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Wednesday, 2 September 2015

Ridgeway Challenge - 86 miles UK Ultra Championships

My journey to the start line of the Ridgeway Challenge began in earnest a little over 6 months ago. I had decided that it was time I upped my mileage: got in some quality runs and improved work on speed, endurance and hills. Being quite pleased with losing just over 6 kilos, accruing 700km more than this time last year and getting my Park Run PB under 20 mins whilst improving diet and cutting out alcohol all led me to believe this was going to be an epic race.

Having completed the Ridgeway in 2010 in a respectable 21 hours and coming in 47th place in the TRA UK championships, I  knew exactly what to expect. I knew the terrain, I had mapped out the CPs both mentally and on paper and I was very much looking forward to meeting my wife and daughter at the end. Or so I thought.

I set off with a decent night sleep and good feed under my belt and, despite feeling slightly sluggish it was a short hike to the start of Ivinghoe Beacon to begin.

A concise if not slightly curt race briefing from the RD and then we were off. Looking around there was almost nobody that I knew, which was weird. I know many were off to Chamonix for the UTMB but not a familiar site at the start of an ultra. Never mind....within a couple of minutes it was time to have a bit of a chit chat with some running folk as we bimbled off. Great I thought, as we ran into a slight headwind on the undulating Chilterns and I counted off the miles feeling fairly chuffed as I reached CP1 12 mins faster than I did last time. A quick bottle fill and off to CP2, having a bit more of a chit chat with a couple of runners until I was motoring along, race-walking the steeper hills and running everything else, holding gates open for my fellow runners. Then I got a thirst.....a thirst that I have never ever had before......and at the same time a deep deep stomach ache. I downed both bottles in the space of 3 miles and the stomach ache got worse. I'll run this off I thought and stopped for a piss. Nothing much. CP2 and I filled both bottles again. This time I needed a shit. No problem I thought and off I diverted behind some well positioned foliage. Grim, but necessary. CP3 and a chance to pick up my drop bags. Bang. Another shit. Not funny now. I motored on thinking potentially race nerves or maybe carbs upsetting my guts. I'd had nothing unusual to eat or too much of it anyhow. I made very good time up to CP3 despite this and then onto CP4, being about 45 mins ahead of schedule.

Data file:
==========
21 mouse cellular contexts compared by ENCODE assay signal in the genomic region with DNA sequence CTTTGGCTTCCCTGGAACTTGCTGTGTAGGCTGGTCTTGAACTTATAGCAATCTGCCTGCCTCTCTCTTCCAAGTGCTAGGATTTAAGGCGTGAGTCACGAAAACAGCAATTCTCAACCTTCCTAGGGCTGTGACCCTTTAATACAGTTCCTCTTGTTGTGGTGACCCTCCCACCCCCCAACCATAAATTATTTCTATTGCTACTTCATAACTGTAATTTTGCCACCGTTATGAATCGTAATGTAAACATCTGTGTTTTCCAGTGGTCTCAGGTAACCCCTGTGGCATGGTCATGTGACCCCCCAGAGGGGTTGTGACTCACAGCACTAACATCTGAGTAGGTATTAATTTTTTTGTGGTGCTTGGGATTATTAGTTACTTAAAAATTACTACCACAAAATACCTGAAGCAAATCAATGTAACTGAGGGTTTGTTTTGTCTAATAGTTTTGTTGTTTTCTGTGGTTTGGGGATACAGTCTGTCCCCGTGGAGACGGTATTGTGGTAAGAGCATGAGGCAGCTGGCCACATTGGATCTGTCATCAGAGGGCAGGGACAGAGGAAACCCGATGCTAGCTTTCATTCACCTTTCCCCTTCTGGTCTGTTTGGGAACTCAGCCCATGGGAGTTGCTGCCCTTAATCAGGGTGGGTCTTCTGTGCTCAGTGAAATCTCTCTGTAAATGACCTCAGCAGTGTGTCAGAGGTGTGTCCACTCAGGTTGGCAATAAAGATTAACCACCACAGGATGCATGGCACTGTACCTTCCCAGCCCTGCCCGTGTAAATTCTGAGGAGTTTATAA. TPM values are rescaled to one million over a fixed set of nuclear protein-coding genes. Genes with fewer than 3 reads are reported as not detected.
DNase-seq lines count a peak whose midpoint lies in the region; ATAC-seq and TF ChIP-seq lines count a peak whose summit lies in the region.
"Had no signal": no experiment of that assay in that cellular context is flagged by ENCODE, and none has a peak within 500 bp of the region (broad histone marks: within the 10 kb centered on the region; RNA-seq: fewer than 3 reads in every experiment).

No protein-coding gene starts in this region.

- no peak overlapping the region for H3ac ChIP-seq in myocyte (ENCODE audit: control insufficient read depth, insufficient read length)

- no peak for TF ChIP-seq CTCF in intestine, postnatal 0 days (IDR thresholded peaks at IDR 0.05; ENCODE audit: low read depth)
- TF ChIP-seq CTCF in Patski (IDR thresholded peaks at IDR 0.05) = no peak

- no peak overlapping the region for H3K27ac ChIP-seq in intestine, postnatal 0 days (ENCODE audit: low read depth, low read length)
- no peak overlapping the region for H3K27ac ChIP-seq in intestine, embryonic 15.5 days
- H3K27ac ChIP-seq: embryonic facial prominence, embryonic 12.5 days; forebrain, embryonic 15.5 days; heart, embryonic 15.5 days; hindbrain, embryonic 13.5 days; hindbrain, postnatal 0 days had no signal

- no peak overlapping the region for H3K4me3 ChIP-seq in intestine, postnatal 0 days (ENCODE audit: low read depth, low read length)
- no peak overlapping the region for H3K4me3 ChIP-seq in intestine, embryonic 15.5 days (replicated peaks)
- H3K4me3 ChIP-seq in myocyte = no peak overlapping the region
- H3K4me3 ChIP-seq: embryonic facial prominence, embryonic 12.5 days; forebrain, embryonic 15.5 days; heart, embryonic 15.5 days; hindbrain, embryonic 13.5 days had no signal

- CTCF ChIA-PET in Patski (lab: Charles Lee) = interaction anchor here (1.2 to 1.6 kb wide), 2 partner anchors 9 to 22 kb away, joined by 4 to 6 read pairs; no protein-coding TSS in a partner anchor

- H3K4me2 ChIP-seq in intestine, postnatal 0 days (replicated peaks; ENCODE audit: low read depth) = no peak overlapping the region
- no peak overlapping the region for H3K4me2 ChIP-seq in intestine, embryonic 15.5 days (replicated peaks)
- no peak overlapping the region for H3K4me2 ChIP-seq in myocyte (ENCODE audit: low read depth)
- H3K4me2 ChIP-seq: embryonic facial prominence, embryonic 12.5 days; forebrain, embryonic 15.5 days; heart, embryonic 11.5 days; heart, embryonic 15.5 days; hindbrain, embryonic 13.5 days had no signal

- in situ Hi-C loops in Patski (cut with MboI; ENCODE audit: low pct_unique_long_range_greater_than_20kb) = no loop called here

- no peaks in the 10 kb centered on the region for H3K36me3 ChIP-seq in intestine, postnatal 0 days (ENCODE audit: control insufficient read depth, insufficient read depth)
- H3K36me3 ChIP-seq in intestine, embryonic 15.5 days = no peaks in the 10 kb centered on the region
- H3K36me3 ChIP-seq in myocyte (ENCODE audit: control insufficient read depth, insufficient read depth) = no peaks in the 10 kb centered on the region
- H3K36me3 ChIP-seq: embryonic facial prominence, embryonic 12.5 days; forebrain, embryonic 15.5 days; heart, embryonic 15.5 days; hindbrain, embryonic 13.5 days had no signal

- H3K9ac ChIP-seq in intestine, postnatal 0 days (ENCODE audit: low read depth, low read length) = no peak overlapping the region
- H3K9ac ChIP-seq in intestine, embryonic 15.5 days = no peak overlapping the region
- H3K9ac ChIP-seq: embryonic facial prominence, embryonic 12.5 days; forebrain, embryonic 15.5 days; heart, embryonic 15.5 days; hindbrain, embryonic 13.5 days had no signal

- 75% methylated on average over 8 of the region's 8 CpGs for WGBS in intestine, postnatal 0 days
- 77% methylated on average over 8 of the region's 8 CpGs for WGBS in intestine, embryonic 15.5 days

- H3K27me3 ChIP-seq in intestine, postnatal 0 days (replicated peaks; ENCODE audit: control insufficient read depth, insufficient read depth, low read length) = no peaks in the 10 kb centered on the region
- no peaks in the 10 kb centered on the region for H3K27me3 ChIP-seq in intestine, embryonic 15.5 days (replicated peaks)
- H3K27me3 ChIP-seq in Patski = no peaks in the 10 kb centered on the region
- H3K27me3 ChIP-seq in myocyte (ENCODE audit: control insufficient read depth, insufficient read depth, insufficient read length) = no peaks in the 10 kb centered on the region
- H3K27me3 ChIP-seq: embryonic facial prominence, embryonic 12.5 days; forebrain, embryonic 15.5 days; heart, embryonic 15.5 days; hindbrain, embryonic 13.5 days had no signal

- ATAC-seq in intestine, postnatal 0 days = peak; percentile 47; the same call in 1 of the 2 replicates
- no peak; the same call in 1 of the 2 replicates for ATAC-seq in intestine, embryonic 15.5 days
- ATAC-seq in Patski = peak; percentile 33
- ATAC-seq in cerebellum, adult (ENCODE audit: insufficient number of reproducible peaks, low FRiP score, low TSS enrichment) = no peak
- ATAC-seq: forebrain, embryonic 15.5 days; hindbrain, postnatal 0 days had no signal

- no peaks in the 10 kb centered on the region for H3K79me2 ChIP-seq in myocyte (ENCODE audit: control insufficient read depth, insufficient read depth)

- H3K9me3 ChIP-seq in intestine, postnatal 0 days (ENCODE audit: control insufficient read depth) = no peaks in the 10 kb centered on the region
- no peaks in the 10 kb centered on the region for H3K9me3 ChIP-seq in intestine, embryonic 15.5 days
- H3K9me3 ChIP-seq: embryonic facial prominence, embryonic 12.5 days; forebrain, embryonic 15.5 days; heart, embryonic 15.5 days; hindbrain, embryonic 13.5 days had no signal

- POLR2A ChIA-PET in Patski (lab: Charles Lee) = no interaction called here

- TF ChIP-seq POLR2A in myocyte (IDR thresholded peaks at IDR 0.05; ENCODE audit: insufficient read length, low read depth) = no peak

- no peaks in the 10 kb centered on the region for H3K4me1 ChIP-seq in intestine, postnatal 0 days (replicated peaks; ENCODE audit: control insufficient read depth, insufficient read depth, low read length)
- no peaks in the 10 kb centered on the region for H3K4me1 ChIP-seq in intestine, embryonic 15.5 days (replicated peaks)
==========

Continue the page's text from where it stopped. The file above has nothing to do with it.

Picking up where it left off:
This was brilliant as my wife and daughter who had been with friends in St Albans had dropped in to see me on their way to our other friends not far from the finish. I explained that the first miles had felt tough and Susie could see that in my face but she was pleased I was ahead of schedule and on course for an 18/19 hour race completion. After a goodbye I was off, conscious of the short but effective checkpoint strategies I had maintained thus far. I latched onto 2 chaps who were in a bit of difficult as I was feeling overheated and colonically unstable. Boom. Within the space of an hour or so I had forcibly ejected litres of unmentionable from my skinny arse. I felt insatiably thirsty so necked my electrolyte Nuun and within a few minutes, booooooom it was out. I couldn't eat (save for 3 twiglets) and I was completely dehydrated. Then lightheaded. I scuttled to CP5 and then called it a day.

I was too ill to capture the awesome sunset so this is the last image that I shot along the way. I think I had a shit somewhere to the left of the track, so desperate was I. At least it was in the wheat and not on the track. Good luck to the next loaf of Hovis that provides. And so it came to pass.....a DNF. Out. Scuppered by shit. Never before has this happened and I have no reason as to why. I managed a dribble of coca cola coloured piss 16 hours later and only a proper mansize micturation just over 24 hours later despite full-blown rehydration.

I got a nice t-shirt though. Had I not completed the race in 2010 I would feel a total fraud wearing it, but no sub-20, no medal and no cigar this time round.

Lessons learned?

1. No matter how much training you do, the shits are your worst enemy
2. A DNF is OK if you know you'll be a danger to yourself or cause the race organisers unnecessary problems if they have to collect you from out on course and you put shit stains in their Land Rover.
3. The race will be on next year.
4. All that training can be put to good use by entering some more marathons and ultras in the Autumn.
5. Come back harder, faster, stronger and with some Imodium and plentiful bog roll.